from 30 to about 500 cia trained at cuban exiles would infiltrate the country and link up with the anti-castro forces that were believed to be operating in cuba cia propaganda efforts, including a clandestine radio station. this is all on the guatemala model would help build internal cuban support for opposing castro. and this is where it helps to have a knowledge of history, even when you're planning a covid-19 action. essentially cia was using the example of its predecessor the office of strategic services oss sending agents into nazi occupied france. where the population didn't like the nazis and was willing to take risks to support these these commandos these covert action operatives. cia remember that and remember
the positive aspects of the 1954 guatemala operation. and you're in your reading professor christopher andrew points out that eisenhower and cia ignored other relevant historical. precedence including the negative lessons of guatemala guatemala barely succeeded even against a weak and hapless government. that basically lost its nerve and allowed a success for covert action there. they ignored the lessons of the hike operation and indonesia where the people that we were helping in their military rebellions turned out to be weak and ineffectual. i would add that. they also ignored the lessons of many covert action operations involving the insertion of ethnic agent teams trained by cia in a places china and the ussr.
these showed again, if somebody been paying attention these show that fully three-quarters of these teams were caught the principle was established but not really acted on that. you're going to lose three quarters of your penetration agents you send them into denied areas. and they'll demonstrated the estimates of local opposition to communists was usually over inflated. so cia started infiltrating and by the way the on the bottom right there. those are cia trained tibetan commandos getting ready for an airlift into chinese occupied tibet so cia started infiltrating a few cuban agents into cuba and soon found out that there really wasn't an underground resistance and most of their penetration agents were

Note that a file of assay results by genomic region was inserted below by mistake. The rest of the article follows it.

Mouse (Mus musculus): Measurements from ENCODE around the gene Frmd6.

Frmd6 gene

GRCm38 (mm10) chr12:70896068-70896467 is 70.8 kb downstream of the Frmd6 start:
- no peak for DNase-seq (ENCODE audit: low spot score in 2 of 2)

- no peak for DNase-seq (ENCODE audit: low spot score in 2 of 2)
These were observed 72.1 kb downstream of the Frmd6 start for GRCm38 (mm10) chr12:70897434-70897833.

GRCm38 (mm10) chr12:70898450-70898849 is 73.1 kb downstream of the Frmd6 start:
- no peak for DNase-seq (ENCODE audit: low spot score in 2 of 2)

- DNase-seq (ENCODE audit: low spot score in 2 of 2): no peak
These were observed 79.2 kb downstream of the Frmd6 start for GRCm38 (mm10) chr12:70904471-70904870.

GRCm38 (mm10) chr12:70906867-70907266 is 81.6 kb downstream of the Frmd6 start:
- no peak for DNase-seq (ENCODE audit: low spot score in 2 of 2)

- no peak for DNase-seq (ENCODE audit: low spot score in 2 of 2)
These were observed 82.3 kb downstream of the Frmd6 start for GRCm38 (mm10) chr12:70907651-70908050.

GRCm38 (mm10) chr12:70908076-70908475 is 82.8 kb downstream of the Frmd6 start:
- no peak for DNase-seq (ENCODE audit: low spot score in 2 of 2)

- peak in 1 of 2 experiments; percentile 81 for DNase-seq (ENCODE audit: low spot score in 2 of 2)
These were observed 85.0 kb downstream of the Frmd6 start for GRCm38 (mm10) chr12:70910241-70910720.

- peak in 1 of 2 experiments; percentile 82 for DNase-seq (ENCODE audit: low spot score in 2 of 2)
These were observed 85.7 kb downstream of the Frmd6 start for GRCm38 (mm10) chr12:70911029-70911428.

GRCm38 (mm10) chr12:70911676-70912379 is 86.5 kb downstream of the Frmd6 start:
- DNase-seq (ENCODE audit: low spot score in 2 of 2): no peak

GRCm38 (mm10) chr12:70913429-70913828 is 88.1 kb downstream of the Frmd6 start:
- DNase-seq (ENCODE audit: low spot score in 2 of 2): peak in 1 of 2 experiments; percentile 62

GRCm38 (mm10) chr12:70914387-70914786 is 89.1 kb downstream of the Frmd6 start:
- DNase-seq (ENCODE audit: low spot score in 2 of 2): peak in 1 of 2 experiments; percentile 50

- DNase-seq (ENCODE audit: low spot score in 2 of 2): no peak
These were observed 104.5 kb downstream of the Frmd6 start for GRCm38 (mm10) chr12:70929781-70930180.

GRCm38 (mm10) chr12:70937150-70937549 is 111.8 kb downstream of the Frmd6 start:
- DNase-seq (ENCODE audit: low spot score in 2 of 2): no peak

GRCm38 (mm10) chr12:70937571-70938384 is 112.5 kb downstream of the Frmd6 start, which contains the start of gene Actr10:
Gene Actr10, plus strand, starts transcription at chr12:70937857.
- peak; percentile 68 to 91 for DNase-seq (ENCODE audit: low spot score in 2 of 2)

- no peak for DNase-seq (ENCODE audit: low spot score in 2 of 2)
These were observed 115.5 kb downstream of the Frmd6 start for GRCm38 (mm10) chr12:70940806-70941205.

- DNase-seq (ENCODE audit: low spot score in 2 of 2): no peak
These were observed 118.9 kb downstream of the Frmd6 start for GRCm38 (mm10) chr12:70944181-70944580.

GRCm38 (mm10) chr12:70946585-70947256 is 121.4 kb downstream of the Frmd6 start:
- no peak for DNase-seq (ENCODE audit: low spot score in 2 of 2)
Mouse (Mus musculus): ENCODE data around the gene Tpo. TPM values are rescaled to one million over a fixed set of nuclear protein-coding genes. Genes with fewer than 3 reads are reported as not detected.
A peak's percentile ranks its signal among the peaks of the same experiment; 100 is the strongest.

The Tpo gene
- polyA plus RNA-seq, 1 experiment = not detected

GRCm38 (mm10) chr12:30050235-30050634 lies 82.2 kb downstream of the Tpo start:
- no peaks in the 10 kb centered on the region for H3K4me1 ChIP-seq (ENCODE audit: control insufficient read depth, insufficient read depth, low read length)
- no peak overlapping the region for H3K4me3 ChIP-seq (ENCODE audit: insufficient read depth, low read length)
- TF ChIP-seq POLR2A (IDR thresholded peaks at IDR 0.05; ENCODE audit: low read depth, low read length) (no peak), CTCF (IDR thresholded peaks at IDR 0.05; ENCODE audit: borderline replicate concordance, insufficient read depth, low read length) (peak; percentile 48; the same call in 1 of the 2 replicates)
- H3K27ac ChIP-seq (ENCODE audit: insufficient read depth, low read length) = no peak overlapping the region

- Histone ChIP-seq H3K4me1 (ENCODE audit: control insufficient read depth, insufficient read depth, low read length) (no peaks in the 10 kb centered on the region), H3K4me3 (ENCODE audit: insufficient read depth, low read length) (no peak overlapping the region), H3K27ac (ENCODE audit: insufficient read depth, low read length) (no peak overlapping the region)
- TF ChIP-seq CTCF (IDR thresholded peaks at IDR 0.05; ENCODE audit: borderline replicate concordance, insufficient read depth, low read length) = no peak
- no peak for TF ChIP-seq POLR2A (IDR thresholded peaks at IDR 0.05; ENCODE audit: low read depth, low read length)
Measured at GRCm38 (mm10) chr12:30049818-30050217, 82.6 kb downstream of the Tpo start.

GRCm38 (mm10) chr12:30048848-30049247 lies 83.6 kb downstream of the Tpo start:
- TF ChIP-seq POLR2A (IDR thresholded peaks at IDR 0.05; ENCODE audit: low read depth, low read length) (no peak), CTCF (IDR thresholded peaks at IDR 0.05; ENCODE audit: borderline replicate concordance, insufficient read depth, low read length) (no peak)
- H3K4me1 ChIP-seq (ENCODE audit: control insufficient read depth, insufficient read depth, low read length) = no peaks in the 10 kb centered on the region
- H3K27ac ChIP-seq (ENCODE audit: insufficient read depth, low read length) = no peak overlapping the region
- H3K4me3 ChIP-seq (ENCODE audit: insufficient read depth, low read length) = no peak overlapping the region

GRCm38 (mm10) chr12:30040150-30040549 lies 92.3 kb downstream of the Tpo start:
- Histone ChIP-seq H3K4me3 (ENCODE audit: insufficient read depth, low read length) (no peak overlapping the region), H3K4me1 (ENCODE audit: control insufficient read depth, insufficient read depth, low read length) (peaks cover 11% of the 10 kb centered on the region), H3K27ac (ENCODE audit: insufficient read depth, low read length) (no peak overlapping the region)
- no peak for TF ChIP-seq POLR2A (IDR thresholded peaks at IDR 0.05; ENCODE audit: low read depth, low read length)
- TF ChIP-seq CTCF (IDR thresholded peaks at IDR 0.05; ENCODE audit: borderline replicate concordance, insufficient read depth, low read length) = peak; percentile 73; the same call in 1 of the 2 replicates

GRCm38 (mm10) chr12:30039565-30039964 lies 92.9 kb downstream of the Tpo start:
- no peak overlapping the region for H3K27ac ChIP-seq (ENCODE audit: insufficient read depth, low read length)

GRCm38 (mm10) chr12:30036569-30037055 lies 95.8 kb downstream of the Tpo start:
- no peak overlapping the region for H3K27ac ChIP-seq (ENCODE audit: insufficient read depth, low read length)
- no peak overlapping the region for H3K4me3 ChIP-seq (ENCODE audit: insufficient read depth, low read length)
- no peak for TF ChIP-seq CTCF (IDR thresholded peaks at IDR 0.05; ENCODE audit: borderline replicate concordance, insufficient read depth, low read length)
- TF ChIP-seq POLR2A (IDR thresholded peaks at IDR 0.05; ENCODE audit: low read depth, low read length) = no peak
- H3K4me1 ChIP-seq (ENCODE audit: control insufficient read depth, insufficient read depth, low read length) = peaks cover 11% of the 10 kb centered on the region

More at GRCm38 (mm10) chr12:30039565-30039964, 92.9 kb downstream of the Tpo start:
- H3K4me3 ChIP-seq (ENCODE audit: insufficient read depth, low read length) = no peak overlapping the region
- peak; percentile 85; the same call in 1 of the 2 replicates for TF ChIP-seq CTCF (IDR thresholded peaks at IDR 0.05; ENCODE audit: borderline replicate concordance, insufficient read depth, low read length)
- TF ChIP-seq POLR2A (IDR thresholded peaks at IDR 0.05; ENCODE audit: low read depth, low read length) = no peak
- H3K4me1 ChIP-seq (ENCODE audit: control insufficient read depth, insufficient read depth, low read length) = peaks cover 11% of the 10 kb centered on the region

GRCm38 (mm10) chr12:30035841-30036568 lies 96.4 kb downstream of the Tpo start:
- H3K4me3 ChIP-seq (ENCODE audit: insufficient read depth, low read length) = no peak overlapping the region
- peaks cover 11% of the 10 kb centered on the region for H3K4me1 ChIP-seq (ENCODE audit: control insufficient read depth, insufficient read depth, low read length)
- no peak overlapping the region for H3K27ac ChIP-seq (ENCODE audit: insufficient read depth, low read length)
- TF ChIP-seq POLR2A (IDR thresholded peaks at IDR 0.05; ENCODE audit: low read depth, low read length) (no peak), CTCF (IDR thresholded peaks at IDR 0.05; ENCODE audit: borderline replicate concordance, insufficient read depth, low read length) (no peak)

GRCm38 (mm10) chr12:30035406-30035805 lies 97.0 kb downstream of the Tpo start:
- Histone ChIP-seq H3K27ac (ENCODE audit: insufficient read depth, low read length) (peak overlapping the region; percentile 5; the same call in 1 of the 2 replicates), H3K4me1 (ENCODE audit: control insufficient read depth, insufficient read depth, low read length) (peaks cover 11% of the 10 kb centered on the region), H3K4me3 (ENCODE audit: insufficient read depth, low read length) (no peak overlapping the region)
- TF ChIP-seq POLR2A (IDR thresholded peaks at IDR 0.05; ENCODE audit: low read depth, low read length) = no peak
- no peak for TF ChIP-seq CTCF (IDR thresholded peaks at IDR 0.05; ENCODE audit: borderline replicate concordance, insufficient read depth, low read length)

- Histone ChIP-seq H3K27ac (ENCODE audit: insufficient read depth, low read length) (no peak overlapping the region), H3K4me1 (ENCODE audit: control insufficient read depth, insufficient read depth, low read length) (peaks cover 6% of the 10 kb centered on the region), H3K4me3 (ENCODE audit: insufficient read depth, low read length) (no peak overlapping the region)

caught which again history might have taught them if they've been paying attention to it. but instead of recalculating are rethinking the whole plan cia shifted its plans instead to an amphibious landing of some 700 notice the mission creep here. we start with 3500 now, we're up to 700. trained cuban exiles that we're going to land by landing craft and paratroop penetrations establish a beachhead relocate to the mountains become a resistance force attract anti-castro cubans declare themselves to be the legitimate government of cuba and wait for us support. sounds pretty neat. now as a planning went on towards the end of the eisenhower administration the force kept getting bigger. in the planning to ensure that when the landing happened that they could actually seize and hold a beachhead. and when kennedy came into